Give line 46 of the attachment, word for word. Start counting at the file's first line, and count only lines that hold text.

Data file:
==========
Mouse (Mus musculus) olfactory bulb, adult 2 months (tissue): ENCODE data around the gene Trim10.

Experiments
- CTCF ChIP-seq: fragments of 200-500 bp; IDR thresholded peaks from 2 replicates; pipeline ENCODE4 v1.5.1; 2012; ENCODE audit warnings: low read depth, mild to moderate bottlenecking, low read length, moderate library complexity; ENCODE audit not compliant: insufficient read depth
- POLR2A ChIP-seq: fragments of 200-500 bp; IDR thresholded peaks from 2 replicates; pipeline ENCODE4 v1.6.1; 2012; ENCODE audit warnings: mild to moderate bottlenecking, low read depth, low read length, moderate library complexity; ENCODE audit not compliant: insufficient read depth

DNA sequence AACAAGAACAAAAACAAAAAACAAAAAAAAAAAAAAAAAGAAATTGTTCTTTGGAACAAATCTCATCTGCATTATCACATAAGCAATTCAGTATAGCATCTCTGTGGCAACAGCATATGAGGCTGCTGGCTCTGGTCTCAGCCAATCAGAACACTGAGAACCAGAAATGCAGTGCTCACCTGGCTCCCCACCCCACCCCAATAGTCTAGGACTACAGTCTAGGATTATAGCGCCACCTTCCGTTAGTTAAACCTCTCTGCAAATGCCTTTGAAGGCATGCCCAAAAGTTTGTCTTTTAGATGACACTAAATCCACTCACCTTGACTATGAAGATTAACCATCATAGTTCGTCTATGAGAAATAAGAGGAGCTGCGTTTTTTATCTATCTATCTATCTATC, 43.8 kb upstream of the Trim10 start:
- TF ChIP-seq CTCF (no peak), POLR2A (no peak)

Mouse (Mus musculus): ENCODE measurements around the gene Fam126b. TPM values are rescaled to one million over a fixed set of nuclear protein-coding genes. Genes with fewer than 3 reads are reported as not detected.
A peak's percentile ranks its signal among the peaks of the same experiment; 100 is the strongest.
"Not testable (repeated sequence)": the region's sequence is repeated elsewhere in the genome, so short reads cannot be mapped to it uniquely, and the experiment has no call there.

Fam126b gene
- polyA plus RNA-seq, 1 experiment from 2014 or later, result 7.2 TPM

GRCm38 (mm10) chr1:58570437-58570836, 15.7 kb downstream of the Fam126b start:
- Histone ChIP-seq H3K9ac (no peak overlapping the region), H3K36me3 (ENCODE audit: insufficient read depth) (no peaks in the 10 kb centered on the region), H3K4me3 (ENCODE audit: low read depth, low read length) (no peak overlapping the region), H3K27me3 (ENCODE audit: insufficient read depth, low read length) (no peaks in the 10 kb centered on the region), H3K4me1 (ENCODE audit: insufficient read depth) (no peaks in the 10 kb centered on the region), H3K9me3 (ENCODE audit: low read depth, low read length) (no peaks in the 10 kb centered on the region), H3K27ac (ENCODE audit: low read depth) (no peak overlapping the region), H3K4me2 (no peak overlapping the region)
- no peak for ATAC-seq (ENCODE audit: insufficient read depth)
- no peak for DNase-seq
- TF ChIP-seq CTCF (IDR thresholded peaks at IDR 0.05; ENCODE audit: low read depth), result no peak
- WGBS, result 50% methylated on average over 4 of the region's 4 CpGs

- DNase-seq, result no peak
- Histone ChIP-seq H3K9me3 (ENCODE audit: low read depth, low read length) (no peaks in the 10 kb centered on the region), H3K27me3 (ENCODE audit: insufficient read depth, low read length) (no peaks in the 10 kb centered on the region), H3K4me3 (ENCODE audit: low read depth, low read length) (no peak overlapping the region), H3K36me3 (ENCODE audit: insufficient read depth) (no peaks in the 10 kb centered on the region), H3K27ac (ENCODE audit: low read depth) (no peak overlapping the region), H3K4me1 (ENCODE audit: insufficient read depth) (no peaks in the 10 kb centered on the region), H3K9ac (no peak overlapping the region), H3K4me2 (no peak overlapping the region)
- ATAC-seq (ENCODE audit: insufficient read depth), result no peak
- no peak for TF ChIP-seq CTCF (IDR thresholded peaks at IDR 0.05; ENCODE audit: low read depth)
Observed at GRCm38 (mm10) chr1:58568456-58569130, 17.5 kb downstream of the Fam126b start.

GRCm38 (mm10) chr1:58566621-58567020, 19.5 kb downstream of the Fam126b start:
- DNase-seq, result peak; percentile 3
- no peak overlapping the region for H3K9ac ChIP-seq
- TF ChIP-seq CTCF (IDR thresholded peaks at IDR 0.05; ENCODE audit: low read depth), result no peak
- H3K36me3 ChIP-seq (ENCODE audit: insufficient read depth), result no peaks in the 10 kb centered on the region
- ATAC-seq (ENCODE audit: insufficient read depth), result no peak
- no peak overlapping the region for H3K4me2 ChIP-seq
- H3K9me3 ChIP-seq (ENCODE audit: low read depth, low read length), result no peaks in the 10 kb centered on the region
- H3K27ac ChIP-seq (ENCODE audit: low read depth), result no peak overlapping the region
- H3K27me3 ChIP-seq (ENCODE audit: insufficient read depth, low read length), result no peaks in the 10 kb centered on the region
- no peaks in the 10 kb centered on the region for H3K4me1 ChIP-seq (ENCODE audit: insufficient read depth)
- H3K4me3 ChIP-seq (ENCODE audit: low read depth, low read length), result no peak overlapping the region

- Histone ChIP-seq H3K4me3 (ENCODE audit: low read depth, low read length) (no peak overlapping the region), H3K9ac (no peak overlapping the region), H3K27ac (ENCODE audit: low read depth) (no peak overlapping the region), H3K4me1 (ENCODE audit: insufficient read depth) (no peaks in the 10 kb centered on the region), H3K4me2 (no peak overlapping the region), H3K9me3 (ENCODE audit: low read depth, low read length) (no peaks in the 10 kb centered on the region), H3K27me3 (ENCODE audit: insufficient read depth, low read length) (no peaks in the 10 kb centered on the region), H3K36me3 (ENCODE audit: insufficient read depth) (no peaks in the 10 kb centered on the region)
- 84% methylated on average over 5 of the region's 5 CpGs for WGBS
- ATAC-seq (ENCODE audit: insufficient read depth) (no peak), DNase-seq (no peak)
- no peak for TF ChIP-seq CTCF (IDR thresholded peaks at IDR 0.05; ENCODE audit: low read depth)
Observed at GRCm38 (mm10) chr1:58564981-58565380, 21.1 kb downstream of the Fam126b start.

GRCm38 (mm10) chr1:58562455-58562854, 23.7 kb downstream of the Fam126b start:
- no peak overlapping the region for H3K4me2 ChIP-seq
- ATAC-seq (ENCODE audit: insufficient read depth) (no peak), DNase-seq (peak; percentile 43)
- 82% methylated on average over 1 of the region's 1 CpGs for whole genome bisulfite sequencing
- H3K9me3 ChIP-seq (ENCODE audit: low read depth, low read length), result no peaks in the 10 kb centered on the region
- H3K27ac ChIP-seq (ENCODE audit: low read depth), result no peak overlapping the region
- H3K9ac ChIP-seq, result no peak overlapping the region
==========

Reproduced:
- H3K9ac ChIP-seq, result no peak overlapping the region